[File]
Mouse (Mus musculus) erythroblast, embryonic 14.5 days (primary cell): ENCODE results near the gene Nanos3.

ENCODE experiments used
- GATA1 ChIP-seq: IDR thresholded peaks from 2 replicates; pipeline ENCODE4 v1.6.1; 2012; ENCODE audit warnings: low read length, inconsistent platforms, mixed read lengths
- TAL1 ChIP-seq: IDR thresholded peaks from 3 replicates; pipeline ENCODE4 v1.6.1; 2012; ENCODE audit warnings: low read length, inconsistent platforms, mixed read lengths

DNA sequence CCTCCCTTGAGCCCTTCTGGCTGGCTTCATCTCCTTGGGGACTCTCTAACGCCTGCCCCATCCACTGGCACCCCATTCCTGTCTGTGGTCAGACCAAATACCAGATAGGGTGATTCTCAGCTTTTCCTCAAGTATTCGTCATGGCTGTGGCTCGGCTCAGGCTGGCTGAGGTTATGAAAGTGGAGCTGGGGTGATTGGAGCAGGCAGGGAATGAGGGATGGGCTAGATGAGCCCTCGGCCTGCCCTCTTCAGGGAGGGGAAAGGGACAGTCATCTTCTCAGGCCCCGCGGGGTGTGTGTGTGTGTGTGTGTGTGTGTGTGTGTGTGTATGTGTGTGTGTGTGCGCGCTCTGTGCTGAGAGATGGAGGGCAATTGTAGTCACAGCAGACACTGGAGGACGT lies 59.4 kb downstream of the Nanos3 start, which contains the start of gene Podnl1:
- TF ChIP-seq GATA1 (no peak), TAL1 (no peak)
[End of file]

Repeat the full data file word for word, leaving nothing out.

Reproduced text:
Mouse (Mus musculus) erythroblast, embryonic 14.5 days (primary cell): ENCODE results near the gene Nanos3.

ENCODE experiments used
- GATA1 ChIP-seq: IDR thresholded peaks from 2 replicates; pipeline ENCODE4 v1.6.1; 2012; ENCODE audit warnings: low read length, inconsistent platforms, mixed read lengths
- TAL1 ChIP-seq: IDR thresholded peaks from 3 replicates; pipeline ENCODE4 v1.6.1; 2012; ENCODE audit warnings: low read length, inconsistent platforms, mixed read lengths

DNA sequence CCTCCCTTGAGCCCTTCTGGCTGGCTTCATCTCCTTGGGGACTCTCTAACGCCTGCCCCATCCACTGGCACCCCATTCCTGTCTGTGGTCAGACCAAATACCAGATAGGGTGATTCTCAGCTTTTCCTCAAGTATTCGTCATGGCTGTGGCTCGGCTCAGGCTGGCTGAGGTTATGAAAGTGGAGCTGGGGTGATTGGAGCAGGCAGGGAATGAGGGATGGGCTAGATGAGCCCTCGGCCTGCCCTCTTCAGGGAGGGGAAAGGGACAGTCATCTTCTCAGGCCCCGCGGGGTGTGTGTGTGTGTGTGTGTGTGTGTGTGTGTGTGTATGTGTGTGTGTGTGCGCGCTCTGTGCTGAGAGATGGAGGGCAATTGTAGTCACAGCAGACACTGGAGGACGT lies 59.4 kb downstream of the Nanos3 start, which contains the start of gene Podnl1:
- TF ChIP-seq GATA1 (no peak), TAL1 (no peak)